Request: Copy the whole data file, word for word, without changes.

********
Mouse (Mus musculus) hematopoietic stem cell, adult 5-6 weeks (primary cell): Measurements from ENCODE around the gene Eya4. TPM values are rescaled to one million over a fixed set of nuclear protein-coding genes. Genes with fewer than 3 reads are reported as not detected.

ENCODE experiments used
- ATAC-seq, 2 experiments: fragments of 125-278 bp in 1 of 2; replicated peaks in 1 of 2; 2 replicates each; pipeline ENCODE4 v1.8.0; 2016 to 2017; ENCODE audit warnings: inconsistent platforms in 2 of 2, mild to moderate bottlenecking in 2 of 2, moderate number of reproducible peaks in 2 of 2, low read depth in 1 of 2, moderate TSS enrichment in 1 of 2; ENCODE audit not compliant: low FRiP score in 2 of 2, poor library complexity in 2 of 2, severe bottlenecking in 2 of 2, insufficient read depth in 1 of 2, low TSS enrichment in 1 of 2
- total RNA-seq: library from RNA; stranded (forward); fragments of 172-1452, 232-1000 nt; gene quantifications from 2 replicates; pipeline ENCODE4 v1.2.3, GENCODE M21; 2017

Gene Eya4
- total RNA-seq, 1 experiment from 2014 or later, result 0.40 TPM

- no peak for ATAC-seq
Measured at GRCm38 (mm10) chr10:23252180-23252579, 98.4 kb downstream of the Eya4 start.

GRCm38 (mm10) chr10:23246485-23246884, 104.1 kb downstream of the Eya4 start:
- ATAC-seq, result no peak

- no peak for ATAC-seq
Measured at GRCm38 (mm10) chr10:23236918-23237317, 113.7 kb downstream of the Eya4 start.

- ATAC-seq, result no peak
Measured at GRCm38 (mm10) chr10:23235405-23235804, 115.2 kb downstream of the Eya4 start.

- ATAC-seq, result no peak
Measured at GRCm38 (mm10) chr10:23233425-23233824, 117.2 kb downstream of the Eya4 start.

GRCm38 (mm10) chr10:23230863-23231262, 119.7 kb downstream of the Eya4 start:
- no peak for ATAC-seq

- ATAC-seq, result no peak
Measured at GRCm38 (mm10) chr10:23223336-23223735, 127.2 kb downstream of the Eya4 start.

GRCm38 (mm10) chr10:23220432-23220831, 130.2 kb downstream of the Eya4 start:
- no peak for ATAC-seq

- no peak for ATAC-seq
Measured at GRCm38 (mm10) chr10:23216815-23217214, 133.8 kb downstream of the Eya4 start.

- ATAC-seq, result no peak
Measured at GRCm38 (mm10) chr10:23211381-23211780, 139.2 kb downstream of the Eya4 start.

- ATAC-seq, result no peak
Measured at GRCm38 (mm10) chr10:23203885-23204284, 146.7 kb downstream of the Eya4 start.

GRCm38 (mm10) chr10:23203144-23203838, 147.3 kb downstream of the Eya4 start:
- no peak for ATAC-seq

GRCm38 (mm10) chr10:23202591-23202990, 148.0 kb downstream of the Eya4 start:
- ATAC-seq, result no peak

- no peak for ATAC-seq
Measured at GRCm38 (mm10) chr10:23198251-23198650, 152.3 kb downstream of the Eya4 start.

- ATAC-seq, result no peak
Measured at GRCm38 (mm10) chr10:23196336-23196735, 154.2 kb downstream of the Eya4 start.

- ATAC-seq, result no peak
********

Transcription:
Mouse (Mus musculus) hematopoietic stem cell, adult 5-6 weeks (primary cell): Measurements from ENCODE around the gene Eya4. TPM values are rescaled to one million over a fixed set of nuclear protein-coding genes. Genes with fewer than 3 reads are reported as not detected.

ENCODE experiments used
- ATAC-seq, 2 experiments: fragments of 125-278 bp in 1 of 2; replicated peaks in 1 of 2; 2 replicates each; pipeline ENCODE4 v1.8.0; 2016 to 2017; ENCODE audit warnings: inconsistent platforms in 2 of 2, mild to moderate bottlenecking in 2 of 2, moderate number of reproducible peaks in 2 of 2, low read depth in 1 of 2, moderate TSS enrichment in 1 of 2; ENCODE audit not compliant: low FRiP score in 2 of 2, poor library complexity in 2 of 2, severe bottlenecking in 2 of 2, insufficient read depth in 1 of 2, low TSS enrichment in 1 of 2
- total RNA-seq: library from RNA; stranded (forward); fragments of 172-1452, 232-1000 nt; gene quantifications from 2 replicates; pipeline ENCODE4 v1.2.3, GENCODE M21; 2017

Gene Eya4
- total RNA-seq, 1 experiment from 2014 or later, result 0.40 TPM

- no peak for ATAC-seq
Measured at GRCm38 (mm10) chr10:23252180-23252579, 98.4 kb downstream of the Eya4 start.

GRCm38 (mm10) chr10:23246485-23246884, 104.1 kb downstream of the Eya4 start:
- ATAC-seq, result no peak

- no peak for ATAC-seq
Measured at GRCm38 (mm10) chr10:23236918-23237317, 113.7 kb downstream of the Eya4 start.

- ATAC-seq, result no peak
Measured at GRCm38 (mm10) chr10:23235405-23235804, 115.2 kb downstream of the Eya4 start.

- ATAC-seq, result no peak
Measured at GRCm38 (mm10) chr10:23233425-23233824, 117.2 kb downstream of the Eya4 start.

GRCm38 (mm10) chr10:23230863-23231262, 119.7 kb downstream of the Eya4 start:
- no peak for ATAC-seq

- ATAC-seq, result no peak
Measured at GRCm38 (mm10) chr10:23223336-23223735, 127.2 kb downstream of the Eya4 start.

GRCm38 (mm10) chr10:23220432-23220831, 130.2 kb downstream of the Eya4 start:
- no peak for ATAC-seq

- no peak for ATAC-seq
Measured at GRCm38 (mm10) chr10:23216815-23217214, 133.8 kb downstream of the Eya4 start.

- ATAC-seq, result no peak
Measured at GRCm38 (mm10) chr10:23211381-23211780, 139.2 kb downstream of the Eya4 start.

- ATAC-seq, result no peak
Measured at GRCm38 (mm10) chr10:23203885-23204284, 146.7 kb downstream of the Eya4 start.

GRCm38 (mm10) chr10:23203144-23203838, 147.3 kb downstream of the Eya4 start:
- no peak for ATAC-seq

GRCm38 (mm10) chr10:23202591-23202990, 148.0 kb downstream of the Eya4 start:
- ATAC-seq, result no peak

- no peak for ATAC-seq
Measured at GRCm38 (mm10) chr10:23198251-23198650, 152.3 kb downstream of the Eya4 start.

- ATAC-seq, result no peak
Measured at GRCm38 (mm10) chr10:23196336-23196735, 154.2 kb downstream of the Eya4 start.

- ATAC-seq, result no peak